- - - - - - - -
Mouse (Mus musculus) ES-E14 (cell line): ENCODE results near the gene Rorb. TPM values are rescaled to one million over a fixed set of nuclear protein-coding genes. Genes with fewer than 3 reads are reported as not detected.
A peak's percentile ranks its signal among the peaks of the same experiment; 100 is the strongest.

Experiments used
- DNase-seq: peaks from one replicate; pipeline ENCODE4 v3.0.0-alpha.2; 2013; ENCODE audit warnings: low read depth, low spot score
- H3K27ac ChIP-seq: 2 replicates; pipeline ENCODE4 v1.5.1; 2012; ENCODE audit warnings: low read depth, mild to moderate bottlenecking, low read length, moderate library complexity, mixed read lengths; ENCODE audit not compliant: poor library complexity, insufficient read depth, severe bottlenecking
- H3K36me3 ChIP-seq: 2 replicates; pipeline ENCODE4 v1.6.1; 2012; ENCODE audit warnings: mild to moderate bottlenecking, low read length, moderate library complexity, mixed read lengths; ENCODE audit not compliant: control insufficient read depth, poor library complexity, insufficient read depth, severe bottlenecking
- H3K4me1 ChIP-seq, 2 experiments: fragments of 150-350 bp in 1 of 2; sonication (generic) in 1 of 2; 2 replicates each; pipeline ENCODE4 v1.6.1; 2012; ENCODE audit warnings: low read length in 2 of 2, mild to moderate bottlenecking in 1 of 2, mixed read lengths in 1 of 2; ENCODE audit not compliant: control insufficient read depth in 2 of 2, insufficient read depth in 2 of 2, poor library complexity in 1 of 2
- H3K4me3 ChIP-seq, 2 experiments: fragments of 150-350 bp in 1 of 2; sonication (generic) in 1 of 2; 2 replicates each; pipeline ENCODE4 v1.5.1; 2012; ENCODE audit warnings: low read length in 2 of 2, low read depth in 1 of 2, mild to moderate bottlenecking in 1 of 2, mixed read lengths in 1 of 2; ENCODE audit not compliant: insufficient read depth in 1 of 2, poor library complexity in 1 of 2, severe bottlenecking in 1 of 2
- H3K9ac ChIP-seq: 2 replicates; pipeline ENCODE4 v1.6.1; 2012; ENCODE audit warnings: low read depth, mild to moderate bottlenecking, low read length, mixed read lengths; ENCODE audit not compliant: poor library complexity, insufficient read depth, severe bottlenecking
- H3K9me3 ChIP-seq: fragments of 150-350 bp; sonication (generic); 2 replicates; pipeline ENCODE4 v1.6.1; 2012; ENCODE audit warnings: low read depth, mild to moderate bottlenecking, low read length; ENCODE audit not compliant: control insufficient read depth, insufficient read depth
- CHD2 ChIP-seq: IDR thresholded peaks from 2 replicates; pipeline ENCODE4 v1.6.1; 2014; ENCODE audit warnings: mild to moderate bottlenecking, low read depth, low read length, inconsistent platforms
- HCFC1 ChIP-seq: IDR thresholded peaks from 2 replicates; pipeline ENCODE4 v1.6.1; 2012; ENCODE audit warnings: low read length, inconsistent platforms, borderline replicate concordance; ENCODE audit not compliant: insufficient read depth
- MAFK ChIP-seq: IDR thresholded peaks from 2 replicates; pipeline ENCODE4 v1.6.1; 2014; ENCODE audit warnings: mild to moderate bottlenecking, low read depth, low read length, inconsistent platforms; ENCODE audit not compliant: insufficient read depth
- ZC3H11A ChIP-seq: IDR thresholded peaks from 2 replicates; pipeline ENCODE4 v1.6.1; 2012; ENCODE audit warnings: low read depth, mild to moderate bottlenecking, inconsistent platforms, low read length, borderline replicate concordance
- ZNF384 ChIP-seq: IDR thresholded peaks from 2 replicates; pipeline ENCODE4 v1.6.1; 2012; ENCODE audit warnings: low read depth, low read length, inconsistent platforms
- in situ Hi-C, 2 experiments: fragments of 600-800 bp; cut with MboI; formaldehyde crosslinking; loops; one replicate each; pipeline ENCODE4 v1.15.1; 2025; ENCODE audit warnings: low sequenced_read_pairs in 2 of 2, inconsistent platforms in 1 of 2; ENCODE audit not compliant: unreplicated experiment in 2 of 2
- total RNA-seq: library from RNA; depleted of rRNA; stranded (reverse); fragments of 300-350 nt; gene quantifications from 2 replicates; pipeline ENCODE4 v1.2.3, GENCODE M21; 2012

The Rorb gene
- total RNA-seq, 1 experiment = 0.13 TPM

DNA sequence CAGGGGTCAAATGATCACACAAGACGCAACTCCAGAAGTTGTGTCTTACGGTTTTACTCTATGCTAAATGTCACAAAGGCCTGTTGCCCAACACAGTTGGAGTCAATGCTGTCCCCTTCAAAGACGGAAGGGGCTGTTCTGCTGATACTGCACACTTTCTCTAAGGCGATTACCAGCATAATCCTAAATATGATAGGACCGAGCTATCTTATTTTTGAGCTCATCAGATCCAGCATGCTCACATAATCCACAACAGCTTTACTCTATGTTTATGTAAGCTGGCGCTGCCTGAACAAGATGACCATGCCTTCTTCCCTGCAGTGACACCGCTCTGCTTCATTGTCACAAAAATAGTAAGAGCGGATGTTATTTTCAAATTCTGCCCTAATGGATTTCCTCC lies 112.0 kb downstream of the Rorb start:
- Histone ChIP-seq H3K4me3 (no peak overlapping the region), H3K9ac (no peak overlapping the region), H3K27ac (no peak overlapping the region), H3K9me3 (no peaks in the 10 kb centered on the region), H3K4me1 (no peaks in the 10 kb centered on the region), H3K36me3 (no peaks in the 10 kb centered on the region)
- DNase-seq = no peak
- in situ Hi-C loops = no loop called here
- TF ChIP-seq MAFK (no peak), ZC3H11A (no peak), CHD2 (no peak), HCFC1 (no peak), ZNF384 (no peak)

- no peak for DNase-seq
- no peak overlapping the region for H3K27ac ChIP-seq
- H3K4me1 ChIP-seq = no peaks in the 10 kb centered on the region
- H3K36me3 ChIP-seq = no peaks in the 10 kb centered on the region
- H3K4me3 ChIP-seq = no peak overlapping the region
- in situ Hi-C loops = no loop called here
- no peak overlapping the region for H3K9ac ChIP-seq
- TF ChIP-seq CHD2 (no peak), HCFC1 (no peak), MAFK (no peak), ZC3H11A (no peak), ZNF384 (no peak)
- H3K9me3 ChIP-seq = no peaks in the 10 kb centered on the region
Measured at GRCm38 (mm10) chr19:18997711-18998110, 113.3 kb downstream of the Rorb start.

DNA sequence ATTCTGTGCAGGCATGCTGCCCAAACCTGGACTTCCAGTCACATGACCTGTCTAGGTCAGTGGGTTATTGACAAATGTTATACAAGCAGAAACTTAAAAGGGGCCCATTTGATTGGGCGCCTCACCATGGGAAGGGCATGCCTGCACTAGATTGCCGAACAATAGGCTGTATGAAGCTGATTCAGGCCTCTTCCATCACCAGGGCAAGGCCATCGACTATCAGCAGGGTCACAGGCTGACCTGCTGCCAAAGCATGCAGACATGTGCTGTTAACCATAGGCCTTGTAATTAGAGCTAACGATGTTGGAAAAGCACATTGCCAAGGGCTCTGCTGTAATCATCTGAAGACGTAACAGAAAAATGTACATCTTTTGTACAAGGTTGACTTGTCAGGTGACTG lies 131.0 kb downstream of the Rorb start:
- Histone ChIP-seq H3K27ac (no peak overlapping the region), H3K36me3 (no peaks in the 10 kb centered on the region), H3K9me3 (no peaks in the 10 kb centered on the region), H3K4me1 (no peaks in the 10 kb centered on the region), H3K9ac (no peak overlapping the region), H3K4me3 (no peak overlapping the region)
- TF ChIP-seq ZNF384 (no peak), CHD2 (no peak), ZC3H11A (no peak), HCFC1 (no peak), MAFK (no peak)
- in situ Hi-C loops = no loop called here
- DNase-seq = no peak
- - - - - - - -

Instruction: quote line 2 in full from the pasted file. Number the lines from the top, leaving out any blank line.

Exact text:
A peak's percentile ranks its signal among the peaks of the same experiment; 100 is the strongest.